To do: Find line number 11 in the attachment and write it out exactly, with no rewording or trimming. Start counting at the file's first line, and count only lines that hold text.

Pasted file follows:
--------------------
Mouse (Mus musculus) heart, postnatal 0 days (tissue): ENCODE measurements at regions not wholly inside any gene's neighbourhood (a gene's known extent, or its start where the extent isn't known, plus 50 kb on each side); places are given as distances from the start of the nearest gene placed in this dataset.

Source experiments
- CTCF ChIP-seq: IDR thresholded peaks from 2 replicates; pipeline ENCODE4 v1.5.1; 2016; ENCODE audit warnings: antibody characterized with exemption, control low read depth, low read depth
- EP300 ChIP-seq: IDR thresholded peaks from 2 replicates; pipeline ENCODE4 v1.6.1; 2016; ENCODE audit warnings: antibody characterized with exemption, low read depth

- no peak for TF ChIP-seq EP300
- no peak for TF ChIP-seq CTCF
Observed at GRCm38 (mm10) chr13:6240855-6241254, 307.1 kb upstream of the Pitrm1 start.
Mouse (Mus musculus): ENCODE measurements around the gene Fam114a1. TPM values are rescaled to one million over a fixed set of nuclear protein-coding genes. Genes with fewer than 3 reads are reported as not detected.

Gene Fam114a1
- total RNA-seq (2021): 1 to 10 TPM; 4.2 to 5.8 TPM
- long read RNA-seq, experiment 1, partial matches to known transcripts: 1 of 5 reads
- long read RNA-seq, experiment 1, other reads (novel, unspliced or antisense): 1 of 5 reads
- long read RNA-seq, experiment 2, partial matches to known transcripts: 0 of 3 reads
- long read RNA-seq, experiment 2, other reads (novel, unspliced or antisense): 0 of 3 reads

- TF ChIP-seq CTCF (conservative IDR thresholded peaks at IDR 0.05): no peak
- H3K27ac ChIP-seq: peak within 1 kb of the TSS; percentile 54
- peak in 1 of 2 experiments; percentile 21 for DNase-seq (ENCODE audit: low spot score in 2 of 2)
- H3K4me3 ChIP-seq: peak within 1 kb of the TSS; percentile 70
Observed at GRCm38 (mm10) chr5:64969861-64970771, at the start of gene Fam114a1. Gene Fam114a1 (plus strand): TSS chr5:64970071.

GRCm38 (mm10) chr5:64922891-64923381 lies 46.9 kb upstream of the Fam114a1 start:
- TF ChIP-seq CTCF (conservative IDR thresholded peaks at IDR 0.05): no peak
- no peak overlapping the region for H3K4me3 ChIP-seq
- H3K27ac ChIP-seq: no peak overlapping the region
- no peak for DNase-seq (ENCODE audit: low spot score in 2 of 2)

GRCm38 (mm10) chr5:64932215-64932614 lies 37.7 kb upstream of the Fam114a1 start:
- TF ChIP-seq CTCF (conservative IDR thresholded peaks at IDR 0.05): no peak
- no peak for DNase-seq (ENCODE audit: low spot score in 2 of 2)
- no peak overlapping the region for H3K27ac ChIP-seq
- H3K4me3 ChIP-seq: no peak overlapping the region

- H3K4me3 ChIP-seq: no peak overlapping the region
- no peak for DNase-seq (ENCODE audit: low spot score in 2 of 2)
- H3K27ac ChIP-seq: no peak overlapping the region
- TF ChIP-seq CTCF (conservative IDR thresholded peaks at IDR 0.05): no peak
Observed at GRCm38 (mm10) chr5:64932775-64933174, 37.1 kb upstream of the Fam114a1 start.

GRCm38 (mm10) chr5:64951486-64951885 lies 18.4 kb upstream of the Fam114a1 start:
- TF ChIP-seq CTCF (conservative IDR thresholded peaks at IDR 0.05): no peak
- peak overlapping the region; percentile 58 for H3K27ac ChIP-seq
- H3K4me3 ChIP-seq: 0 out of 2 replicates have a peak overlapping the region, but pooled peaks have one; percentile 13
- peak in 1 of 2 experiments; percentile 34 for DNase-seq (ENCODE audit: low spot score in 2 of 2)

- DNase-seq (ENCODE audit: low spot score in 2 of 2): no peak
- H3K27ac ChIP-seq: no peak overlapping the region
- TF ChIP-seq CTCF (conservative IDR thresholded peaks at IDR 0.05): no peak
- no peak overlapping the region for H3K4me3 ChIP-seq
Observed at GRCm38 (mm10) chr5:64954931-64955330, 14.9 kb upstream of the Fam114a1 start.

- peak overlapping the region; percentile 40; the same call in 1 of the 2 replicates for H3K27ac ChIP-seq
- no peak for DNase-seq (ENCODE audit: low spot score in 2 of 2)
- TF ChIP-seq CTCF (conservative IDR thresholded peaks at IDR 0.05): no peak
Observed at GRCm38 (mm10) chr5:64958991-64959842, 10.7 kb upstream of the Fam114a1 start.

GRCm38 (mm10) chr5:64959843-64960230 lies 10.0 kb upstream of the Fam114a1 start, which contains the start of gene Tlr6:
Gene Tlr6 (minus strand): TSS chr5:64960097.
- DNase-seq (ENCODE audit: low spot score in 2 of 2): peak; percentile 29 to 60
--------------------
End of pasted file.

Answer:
- long read RNA-seq, experiment 1, partial matches to known transcripts: 1 of 5 reads